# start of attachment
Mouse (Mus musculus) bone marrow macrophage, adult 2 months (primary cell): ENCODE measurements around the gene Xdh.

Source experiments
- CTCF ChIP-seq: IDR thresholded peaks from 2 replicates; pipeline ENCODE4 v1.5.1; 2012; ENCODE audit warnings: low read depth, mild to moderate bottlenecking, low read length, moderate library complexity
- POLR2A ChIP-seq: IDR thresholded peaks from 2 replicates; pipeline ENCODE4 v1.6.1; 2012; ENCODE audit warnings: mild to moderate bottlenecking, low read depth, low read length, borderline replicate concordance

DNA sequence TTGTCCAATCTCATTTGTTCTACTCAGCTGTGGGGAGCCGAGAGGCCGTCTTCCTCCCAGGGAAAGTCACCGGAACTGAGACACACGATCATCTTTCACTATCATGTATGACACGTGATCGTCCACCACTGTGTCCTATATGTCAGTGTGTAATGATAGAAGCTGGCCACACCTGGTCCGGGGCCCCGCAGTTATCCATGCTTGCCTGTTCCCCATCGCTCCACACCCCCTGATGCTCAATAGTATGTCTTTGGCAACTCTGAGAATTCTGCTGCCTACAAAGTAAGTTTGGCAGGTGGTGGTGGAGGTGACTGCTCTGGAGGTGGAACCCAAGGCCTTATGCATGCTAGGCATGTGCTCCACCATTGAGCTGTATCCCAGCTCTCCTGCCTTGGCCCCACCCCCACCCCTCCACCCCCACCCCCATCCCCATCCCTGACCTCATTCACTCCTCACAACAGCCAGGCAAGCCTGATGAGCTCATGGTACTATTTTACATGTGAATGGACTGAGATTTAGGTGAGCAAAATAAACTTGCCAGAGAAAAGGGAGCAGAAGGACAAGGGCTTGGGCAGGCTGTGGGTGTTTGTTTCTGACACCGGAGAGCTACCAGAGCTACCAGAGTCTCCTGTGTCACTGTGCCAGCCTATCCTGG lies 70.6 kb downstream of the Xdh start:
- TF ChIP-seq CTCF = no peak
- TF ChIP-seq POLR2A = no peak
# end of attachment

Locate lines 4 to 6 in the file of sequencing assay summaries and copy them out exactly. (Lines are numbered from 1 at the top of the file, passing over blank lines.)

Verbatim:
- POLR2A ChIP-seq: IDR thresholded peaks from 2 replicates; pipeline ENCODE4 v1.6.1; 2012; ENCODE audit warnings: mild to moderate bottlenecking, low read depth, low read length, borderline replicate concordance

DNA sequence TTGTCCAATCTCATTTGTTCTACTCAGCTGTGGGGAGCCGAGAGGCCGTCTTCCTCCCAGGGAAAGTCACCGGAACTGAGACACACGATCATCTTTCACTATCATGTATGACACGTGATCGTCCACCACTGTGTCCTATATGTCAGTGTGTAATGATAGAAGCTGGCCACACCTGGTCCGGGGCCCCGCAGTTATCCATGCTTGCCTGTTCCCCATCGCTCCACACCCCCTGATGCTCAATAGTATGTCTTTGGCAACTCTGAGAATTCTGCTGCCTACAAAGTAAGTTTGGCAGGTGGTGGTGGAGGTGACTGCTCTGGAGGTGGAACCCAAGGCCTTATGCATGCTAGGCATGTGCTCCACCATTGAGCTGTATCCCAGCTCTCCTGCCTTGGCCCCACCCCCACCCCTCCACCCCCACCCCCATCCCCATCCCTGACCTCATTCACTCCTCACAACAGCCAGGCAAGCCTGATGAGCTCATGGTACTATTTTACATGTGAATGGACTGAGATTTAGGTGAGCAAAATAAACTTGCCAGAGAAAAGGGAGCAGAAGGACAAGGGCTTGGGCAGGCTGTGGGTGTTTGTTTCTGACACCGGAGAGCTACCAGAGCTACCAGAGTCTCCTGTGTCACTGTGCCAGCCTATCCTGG lies 70.6 kb downstream of the Xdh start:
- TF ChIP-seq CTCF = no peak